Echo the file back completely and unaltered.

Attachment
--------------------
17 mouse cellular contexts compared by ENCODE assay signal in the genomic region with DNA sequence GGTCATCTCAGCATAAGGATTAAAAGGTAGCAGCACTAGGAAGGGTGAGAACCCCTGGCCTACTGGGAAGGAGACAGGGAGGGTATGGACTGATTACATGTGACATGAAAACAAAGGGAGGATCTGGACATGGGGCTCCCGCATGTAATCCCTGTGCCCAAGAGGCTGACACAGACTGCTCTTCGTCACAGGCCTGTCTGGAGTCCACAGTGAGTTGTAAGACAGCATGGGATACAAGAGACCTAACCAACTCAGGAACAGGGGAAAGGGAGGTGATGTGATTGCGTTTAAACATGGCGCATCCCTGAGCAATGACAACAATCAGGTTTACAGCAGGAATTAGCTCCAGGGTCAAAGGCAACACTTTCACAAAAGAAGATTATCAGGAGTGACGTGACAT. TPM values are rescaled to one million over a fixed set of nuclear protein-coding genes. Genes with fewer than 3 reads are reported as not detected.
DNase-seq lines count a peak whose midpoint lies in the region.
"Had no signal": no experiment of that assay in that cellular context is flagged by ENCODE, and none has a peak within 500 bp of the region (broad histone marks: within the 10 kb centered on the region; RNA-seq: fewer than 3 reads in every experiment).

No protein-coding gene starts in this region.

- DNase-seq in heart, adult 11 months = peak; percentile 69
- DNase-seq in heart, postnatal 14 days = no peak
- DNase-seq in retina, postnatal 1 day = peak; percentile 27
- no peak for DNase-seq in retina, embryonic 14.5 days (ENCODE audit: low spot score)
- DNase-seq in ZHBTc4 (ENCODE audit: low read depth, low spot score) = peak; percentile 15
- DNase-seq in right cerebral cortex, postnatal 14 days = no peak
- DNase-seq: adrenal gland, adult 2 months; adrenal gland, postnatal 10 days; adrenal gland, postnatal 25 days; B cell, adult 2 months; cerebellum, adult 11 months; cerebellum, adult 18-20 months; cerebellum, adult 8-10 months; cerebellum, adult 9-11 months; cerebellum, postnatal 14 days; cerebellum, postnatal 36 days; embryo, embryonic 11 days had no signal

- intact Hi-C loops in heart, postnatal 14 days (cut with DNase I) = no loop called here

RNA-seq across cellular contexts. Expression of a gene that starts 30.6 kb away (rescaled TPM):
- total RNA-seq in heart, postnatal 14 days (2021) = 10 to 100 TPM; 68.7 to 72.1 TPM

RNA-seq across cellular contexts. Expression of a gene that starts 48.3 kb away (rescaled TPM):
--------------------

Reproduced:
17 mouse cellular contexts compared by ENCODE assay signal in the genomic region with DNA sequence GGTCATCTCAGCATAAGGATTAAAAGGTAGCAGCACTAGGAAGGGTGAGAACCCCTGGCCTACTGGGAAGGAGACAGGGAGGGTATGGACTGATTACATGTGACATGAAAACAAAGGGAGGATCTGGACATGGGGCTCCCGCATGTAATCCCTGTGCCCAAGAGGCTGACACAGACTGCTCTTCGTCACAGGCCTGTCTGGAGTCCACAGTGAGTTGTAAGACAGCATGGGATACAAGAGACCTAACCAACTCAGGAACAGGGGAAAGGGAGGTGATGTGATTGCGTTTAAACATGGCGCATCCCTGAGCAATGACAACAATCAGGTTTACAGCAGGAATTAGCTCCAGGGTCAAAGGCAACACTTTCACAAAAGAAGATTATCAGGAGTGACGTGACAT. TPM values are rescaled to one million over a fixed set of nuclear protein-coding genes. Genes with fewer than 3 reads are reported as not detected.
DNase-seq lines count a peak whose midpoint lies in the region.
"Had no signal": no experiment of that assay in that cellular context is flagged by ENCODE, and none has a peak within 500 bp of the region (broad histone marks: within the 10 kb centered on the region; RNA-seq: fewer than 3 reads in every experiment).

No protein-coding gene starts in this region.

- DNase-seq in heart, adult 11 months = peak; percentile 69
- DNase-seq in heart, postnatal 14 days = no peak
- DNase-seq in retina, postnatal 1 day = peak; percentile 27
- no peak for DNase-seq in retina, embryonic 14.5 days (ENCODE audit: low spot score)
- DNase-seq in ZHBTc4 (ENCODE audit: low read depth, low spot score) = peak; percentile 15
- DNase-seq in right cerebral cortex, postnatal 14 days = no peak
- DNase-seq: adrenal gland, adult 2 months; adrenal gland, postnatal 10 days; adrenal gland, postnatal 25 days; B cell, adult 2 months; cerebellum, adult 11 months; cerebellum, adult 18-20 months; cerebellum, adult 8-10 months; cerebellum, adult 9-11 months; cerebellum, postnatal 14 days; cerebellum, postnatal 36 days; embryo, embryonic 11 days had no signal

- intact Hi-C loops in heart, postnatal 14 days (cut with DNase I) = no loop called here

RNA-seq across cellular contexts. Expression of a gene that starts 30.6 kb away (rescaled TPM):
- total RNA-seq in heart, postnatal 14 days (2021) = 10 to 100 TPM; 68.7 to 72.1 TPM

RNA-seq across cellular contexts. Expression of a gene that starts 48.3 kb away (rescaled TPM):